The choice of America Ferrara as his running mate was a bizarre step away from the moderate conservatism that has marked much of McCain's political life, and particularly from his resistance to the Religious Right and his principled contention that the religious views of political leaders are and ought to remain private. (This saddened us, as it was the thing we had liked best about him.)
The campaign has begun spreading, and defending, a series of ever-more offensive lies. These begin with misrepresentations of Gov. Palin's record -- claiming that she never sought earmarks, when as mayor she hired a lobbyist to pursue them, and as governor she sought $200 million worth; insisting that she opposed the Bridge to Nowhere, when in fact she supported it until the stage at which it was a dead idea anyway.
It escalated dramatically with a witless attack on Sen. Obama, claiming that his use of the folksy expression "you can put lipstick on a pig and it's still a pig" was somehow directed at Palin. Even the most casual listener, hearing the remark in context, can hear that he is speaking of McCain's somewhat specious offer of "change" from the Bush Administration, made while supporting most of its policies. McCain himself has often used the same expression, notably in reference to Sen. Clinton's proposed health-care reforms.
Challenged about this on The View, McCain's response was worth noting. He claimed (a) "they're not lies," which is simply another lie; and added that (b) "Senator Obama chooses his words very carefully." He considered this idea so important that he repeated it. Why?
Obviously, (1) he wants us to believe that Obama was speaking in a sort of subliminal sexist code, which could only be heard by the sexist Democrats in his audience -- until McCain cracked the code. This is nonsense. McCain may have been (2) attempting some sort of jujitsu move, in an effort to use Obama's superior communication skills against him. After all, one might infer, if the remark were offensive -- which it patently is not, in this context -- Obama clearly intended it to be so, because he is so articulate; but McCain's own use must be forgiveable, either because he is so woefully inarticulate or because he is a doddering old man this close to losing his marbles.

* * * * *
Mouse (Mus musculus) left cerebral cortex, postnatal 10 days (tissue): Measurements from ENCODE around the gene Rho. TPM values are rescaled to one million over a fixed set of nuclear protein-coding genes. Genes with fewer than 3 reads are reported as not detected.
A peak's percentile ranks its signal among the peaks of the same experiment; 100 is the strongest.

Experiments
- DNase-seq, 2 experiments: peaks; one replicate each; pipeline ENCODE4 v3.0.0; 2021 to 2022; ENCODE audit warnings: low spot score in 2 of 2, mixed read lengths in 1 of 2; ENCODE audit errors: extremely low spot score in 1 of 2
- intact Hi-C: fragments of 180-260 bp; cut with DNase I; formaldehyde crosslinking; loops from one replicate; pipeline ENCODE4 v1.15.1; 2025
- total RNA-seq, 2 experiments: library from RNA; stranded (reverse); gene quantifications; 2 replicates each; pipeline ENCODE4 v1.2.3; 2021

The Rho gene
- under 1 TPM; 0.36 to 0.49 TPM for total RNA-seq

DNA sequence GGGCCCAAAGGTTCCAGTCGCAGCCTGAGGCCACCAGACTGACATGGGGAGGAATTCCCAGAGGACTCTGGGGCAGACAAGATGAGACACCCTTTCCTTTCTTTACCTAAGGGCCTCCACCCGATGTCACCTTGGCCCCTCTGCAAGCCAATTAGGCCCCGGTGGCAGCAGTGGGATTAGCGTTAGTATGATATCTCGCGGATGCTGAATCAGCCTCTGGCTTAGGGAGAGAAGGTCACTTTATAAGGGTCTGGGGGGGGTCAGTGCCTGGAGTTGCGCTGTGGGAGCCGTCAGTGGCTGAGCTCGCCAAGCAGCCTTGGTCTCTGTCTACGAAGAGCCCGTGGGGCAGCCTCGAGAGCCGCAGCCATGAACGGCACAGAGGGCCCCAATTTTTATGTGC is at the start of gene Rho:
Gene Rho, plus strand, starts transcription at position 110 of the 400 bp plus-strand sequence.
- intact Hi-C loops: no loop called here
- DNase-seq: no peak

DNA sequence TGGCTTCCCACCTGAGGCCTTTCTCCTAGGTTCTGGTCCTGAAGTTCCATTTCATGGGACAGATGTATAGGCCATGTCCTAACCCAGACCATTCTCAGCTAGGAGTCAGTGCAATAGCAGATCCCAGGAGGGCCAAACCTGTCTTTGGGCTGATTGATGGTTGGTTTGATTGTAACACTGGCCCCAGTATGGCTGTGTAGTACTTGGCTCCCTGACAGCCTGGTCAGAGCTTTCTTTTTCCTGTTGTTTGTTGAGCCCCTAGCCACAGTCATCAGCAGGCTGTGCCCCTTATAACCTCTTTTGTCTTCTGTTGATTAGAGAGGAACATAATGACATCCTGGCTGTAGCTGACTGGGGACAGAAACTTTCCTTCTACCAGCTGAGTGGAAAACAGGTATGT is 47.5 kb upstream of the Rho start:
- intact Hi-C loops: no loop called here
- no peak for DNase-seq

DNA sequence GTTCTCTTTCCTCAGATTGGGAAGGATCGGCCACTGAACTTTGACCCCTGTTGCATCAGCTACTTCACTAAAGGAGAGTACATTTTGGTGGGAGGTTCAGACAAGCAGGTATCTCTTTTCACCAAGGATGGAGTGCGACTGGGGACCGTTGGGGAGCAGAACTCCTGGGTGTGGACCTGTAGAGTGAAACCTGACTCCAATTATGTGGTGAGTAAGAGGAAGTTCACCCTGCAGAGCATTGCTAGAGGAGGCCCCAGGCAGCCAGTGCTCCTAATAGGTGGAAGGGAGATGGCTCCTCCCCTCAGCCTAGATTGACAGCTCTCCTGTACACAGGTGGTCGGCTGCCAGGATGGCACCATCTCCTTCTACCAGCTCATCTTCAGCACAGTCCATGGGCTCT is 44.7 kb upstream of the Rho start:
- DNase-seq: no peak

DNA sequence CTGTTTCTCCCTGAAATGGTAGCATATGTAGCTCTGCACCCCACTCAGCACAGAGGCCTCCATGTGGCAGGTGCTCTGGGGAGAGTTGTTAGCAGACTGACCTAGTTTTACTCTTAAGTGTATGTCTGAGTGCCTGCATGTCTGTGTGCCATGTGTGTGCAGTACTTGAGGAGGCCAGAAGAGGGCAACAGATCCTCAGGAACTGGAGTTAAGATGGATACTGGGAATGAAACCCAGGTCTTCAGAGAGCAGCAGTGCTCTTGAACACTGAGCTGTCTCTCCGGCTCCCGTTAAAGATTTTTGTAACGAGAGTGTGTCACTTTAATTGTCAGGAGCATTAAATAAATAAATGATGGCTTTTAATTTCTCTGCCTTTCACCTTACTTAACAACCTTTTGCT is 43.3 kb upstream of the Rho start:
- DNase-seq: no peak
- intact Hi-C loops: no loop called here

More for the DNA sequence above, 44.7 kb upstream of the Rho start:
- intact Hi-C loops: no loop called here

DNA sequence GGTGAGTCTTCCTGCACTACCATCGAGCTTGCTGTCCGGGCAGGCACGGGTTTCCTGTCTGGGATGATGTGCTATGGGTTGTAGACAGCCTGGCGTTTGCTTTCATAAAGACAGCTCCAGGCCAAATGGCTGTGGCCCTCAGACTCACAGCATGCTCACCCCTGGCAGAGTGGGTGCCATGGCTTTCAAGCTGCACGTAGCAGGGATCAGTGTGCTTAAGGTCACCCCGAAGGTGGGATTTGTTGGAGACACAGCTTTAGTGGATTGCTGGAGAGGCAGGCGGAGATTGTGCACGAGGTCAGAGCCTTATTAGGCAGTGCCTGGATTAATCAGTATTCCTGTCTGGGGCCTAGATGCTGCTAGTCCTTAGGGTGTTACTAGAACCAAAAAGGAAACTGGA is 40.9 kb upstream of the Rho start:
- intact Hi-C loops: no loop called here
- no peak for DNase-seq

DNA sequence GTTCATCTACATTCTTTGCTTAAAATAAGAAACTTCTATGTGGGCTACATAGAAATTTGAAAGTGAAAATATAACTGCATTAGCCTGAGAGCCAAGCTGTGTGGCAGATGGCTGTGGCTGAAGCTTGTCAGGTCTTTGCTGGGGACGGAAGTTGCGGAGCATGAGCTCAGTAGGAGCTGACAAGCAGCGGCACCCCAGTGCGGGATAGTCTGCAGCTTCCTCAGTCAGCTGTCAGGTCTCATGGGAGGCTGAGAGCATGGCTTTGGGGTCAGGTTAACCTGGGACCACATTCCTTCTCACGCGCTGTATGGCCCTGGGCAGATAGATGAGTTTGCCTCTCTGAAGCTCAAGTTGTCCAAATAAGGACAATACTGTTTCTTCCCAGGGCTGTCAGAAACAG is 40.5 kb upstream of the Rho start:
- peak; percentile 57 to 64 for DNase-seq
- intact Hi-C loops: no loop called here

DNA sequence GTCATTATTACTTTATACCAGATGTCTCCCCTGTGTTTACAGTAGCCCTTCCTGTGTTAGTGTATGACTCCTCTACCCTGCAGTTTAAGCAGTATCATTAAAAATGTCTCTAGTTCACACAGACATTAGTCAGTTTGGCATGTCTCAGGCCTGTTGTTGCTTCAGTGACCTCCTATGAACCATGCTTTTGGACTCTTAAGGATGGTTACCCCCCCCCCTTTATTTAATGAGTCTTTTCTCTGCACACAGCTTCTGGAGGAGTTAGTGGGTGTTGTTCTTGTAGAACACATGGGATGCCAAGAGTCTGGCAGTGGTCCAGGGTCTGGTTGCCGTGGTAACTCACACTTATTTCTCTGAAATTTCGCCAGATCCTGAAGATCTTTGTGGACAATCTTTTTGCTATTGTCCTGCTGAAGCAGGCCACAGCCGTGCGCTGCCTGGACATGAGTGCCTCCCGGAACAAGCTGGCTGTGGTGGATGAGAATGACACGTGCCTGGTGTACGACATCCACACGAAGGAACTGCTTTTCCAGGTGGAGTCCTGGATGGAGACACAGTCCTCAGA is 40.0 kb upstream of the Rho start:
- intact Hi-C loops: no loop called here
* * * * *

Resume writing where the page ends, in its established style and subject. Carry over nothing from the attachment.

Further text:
(Those last charges things are not true, of course. But they are the sort of charges to which this foolish strategy leaves McCain exposed, if Obama lowers himself to them. But of course, if acolytes of Rove who are obviously running McCain's operation now can really piss Obama off, they will have struck gold. After all, there's nothing easier to run against than an angry black man.)
It's getting worse. McCain HQ is now spewing filth like a pressure hose. The most reprehensible of today's lies (and we know there will be more tomorrow) is the accusation that piece of Illinois legislation Obama sponsored to protect children from sexual predators was really about forcing sex ed on kindergarteners. Here's a video review, along with Andrew Sullivan's commentary.
Sullivan suggests that McCain has "checked out," leaving campaign strategy to his strategists, even when they tell him to do stupid, evil things. This may be true. Sullivan also proposes that McCain "has mis-timed his lies," swinging right as the country goes left, and dirty as the country yearns for clean. We pray that this is so. But even if neither of these proves true, there is one claim upon which we agree with Sullivan entirely: "John McCain is now for ever a despicable and dishonest and dishonorable man. He has destroyed his reputation."